A Yarn about Mittens

Several years ago I had the very good fortune of being a grazing mentor for the Regional Farm and Food Project.  In that capacity, I worked with an incredibly passionate grass farmer from East Meredith, N.Y. named Catharina Kessler. This descendant of Swedish royalty carefully nurtured her Black Angus cattle, multi-colored sheep and pastured poultry as we discussed grazing strategies, water systems, marketing and her life-long dream to become a farmer.  By the time the mentorship ended we had become good friends.  Upon graduation, I framed a poem I wrote especially for her farm and in return she presented me with handmade mittens.


Photo by Troy Bishopp

These were no ordinary mitts, they were handcrafted from her own wool and made in the traditional Lovikka style of northern Sweden’s indigenous people.  On the radius of the cuff, in order, were the colors yellow, blue and green.  She said, “In the spirit of my homeland these represent the sun, the water and the grass.”  Being that these were the first mittens she created since being on the farm, I was truly honored by this warm gift with so much history.

Today, for some strange reason I looked at those mittens closer, a little tattered and torn, with my hands still warm, wrapped around the steering wheel of my tractor and thought about Catharina’s yarn.  It’s a tale of quality and love that is timeless.  You just don’t find that with a pair of gloves from Walmart.  Because they are so special, I keep’em no matter what, even with holes created by farming’s wear and tear.  Luckily I have a secret weapon to make them last—mom’s mittens.

I am a mitten throwback.  When all the kids in the neighborhood were donning the latest in linings coupled with psychedelic color tones, I was wearing custom-made hand-ware with an extra long cuff from my Mommy.  She would ask what color you wanted (in general) and then match it up with shades of whatever spoke to her that day at the local sewing shop.  No two pair were ever alike.  Sometimes you would get black striped, rainbow tipped and the occasional zigzag pattern. Every once in while, my brother and I would fight over a pair when she really hit the color sweet spot.  Dallas Cowboy’s motif comes to mind.

I don’t remember anyone brave enough to mess with two rugged farm boys wearing mom’s mittens.  You just didn’t go there.  Winter football in the front yard reminds me how valuable they were.  Hiking the cold pigskin into a teenage boy’s hardened gloves was a recipe for fumbles and the ever famous, “dogpile”, while the mitts clung to the ball like summertime.  Us mitten-wielding teenagers never complained because our fingers were together and warm, except for the lonely thumb, but we could have him join the digit family to stay warm between downs.  If we were really serious we would double up a pair and watch the competition whine.

Believe it or not, I tried to “knit one pearl two” but ended my career just making a funny looking headband.  I’m not treading on my mom’s mojo.  Her prowess as a “ninja with needles” has clothed my daughter’s tootsies, made dish cloths and hot-pads for my wife and like my friend from Houghtaling Hollow is creating warmth with a story.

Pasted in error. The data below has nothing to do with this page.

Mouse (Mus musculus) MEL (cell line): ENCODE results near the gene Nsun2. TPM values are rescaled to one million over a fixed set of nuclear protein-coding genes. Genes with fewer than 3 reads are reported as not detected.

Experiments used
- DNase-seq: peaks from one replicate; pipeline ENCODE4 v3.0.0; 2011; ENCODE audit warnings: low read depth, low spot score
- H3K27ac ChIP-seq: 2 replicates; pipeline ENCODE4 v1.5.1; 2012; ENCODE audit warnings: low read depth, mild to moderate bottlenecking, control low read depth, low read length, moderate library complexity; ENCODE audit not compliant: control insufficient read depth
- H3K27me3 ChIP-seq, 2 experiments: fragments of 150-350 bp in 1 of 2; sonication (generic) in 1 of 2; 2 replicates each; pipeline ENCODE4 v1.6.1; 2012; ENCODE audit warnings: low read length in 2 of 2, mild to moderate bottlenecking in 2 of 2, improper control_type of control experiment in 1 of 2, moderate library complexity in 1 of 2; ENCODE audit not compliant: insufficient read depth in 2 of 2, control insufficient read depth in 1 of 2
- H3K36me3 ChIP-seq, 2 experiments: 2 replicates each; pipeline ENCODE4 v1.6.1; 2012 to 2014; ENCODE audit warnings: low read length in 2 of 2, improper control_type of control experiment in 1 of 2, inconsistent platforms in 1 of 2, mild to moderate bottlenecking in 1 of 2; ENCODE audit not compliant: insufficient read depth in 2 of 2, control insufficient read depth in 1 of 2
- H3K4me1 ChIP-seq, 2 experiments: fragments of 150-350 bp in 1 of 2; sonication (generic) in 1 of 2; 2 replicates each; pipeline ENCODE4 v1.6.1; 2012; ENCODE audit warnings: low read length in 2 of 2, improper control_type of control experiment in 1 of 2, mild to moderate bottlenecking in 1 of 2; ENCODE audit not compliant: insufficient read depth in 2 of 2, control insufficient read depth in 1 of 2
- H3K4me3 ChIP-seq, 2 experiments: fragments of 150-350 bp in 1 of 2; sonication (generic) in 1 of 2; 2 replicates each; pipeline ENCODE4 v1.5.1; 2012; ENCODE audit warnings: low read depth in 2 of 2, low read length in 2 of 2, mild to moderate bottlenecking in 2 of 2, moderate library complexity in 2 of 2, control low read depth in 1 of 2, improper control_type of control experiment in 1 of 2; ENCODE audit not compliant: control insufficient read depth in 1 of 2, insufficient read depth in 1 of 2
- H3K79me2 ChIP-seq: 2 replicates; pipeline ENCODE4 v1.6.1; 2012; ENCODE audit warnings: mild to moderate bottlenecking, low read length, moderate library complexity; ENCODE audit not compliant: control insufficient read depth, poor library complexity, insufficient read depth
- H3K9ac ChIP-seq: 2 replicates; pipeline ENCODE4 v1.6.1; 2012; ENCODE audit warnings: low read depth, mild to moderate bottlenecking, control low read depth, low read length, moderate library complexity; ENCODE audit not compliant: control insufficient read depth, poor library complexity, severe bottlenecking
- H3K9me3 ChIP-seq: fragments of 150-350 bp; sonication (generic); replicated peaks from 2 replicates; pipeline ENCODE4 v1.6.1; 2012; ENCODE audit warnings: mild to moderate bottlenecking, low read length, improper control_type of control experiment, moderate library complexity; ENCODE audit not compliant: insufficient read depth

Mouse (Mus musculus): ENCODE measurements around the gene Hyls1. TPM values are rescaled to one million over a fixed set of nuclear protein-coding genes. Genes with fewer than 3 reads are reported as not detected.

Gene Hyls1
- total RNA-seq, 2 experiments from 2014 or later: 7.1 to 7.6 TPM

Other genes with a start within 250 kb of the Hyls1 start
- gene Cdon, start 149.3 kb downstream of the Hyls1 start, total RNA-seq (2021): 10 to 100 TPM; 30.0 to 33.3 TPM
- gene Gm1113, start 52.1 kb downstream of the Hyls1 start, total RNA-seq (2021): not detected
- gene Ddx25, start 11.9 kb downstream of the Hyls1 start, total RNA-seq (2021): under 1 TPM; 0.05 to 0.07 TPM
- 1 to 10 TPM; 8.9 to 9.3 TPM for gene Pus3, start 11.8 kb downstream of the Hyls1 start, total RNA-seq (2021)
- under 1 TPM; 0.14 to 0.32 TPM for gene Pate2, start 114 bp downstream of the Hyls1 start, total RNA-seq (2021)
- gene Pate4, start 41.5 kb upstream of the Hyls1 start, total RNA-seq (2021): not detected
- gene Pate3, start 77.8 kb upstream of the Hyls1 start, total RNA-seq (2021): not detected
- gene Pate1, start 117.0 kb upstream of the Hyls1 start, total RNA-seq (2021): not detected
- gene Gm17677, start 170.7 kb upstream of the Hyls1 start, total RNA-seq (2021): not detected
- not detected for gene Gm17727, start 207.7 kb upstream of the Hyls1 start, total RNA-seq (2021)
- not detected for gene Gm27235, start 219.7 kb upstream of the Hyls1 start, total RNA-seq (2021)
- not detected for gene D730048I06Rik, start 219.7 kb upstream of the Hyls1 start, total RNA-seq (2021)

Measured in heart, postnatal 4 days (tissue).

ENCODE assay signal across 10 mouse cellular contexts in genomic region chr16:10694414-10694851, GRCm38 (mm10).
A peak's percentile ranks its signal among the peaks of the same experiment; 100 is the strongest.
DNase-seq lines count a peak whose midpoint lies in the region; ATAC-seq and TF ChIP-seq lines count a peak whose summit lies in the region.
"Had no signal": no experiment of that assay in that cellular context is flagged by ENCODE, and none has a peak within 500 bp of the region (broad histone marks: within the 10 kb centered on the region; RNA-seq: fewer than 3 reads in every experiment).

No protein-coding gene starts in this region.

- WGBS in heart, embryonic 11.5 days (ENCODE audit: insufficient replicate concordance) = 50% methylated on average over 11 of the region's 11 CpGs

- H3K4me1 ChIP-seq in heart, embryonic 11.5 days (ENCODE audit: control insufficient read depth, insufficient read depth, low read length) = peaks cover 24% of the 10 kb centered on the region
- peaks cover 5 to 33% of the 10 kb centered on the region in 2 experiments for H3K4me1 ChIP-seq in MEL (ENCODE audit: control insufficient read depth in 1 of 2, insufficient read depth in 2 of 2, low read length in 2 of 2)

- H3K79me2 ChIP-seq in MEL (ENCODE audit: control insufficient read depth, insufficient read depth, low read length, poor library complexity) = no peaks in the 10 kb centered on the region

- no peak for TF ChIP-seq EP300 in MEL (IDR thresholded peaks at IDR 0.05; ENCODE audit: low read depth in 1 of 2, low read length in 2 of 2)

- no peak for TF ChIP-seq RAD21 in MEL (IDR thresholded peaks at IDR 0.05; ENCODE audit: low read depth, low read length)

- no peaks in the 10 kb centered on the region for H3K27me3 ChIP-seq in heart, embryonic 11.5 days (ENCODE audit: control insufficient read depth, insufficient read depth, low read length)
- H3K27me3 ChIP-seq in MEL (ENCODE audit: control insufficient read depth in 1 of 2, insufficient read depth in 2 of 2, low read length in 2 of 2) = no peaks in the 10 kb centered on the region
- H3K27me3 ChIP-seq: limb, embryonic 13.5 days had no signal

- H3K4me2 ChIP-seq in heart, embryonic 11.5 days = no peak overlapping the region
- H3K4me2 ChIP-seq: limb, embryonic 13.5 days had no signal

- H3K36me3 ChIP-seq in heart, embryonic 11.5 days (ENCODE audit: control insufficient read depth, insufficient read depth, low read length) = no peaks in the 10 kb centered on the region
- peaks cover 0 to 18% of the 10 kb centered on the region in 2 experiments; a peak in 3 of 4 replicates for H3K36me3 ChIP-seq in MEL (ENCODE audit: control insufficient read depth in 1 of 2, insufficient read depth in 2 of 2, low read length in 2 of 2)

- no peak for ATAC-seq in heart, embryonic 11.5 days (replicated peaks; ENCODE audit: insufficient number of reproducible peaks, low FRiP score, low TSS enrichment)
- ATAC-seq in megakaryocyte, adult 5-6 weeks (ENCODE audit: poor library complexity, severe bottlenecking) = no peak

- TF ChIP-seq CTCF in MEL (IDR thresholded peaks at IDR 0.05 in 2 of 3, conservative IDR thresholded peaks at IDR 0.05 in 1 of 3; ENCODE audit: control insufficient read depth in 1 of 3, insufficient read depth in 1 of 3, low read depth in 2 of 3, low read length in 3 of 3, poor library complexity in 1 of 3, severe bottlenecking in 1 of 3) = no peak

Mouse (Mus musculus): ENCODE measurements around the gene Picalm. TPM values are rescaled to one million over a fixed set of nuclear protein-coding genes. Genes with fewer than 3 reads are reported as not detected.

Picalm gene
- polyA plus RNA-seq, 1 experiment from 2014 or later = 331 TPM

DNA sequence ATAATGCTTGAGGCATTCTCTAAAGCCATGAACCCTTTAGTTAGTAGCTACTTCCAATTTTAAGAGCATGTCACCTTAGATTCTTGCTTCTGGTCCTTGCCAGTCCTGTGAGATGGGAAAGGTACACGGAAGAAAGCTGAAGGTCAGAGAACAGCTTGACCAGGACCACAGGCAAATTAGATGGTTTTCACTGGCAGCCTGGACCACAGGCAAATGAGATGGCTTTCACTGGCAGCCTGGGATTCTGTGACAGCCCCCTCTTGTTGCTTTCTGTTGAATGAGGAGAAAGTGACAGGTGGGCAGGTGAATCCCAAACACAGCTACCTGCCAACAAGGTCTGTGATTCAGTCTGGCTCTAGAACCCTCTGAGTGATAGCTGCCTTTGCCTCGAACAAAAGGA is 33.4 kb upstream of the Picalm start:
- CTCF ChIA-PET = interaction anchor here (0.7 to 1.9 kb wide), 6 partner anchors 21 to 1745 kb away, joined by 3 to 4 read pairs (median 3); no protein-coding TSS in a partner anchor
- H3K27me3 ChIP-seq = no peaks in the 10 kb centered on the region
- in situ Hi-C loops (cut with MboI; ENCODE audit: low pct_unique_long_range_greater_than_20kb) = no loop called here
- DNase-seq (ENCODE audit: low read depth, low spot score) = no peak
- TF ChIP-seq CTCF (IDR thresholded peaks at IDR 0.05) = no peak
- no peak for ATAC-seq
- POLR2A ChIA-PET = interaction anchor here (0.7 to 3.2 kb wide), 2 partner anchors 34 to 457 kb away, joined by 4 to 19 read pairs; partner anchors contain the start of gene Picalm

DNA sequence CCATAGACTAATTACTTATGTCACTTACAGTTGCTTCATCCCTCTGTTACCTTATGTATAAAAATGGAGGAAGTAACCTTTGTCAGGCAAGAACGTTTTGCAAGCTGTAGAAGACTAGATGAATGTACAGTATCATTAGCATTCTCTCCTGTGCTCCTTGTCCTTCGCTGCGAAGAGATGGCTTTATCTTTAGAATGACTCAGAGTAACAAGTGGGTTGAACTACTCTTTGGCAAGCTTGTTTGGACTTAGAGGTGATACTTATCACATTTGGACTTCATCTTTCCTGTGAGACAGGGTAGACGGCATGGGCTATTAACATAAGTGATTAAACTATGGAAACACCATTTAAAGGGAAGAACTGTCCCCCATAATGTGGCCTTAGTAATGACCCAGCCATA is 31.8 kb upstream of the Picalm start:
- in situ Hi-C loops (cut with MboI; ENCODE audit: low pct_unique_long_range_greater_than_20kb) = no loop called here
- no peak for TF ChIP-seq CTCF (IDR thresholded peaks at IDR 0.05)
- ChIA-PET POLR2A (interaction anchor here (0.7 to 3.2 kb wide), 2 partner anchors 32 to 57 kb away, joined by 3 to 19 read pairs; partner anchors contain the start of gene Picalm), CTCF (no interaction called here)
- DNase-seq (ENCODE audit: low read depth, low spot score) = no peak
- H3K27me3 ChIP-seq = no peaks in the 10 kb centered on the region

The tenderness of handmade items doesn’t end at the farm.  My mom is part of a local volunteer group of twenty ladies ranging in age from 50 to 90 that meets once a month to make hats for cancer patients.  The Caps for Cancer gals have produced and donated thousands of caps, shawls and lap blankets from donated yarn, free of charge to the Regional Cancer Center at Faxton Hospital in Utica, N.Y. for patients needing the same comfort as a farmer’s hands.

In an ironic family twist, my mother-in-law is one of these patients who has benefited recently from a very sturdy and pretty yellow hat.  The caring group have even compiled a pattern booklet and have a sister organization starting in California, all at the hands of some passionate women.

Upon examining Catharina’s “holy” mittens from the tractor seat, I stopped and thought of mom’s work with the caps.  Covering the tears in the sacred mittens was an easy and spiritual fix —-just put my mom’s mittens underneath as a sheath and move on.  Never did two pairs of anything go together so well and with so much heart.  Might seem odd but I actually took a picture of the two new old friends.  My fingers really enjoyed the marriage between the cultures and styles of Sweden and New York.

I saw a pair of Catharina’s famous wool mittens at a raffle auction and put several bids in amounting to eighty dollars, but alas I was denied at the end by someone who needed the love a little bit more.  I can hear your question, “Eighty dollars for a pair of real wool mittens?”  Are you crazy?

I did the math and no, not in the least. For me, it was only 8 bucks a year for heirloom quality hand-wear, made from local ingredients, stimulating business on a farm and creating a lasting memory with a fellow farmer.  Heck, I should have paid a hundred dollars for them.  It’s hard to depreciate a good story.

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Troy Bishopp

Troy Bishopp, aka "The Grass Whisperer" is a grass farmer and grazing specialist for the Madison Co. Soil and Water Conservation District and the Upper Susquehanna Coalition in central New York.  To read more of Troy's essays, visit http://www.thegrasswhisperer.com/

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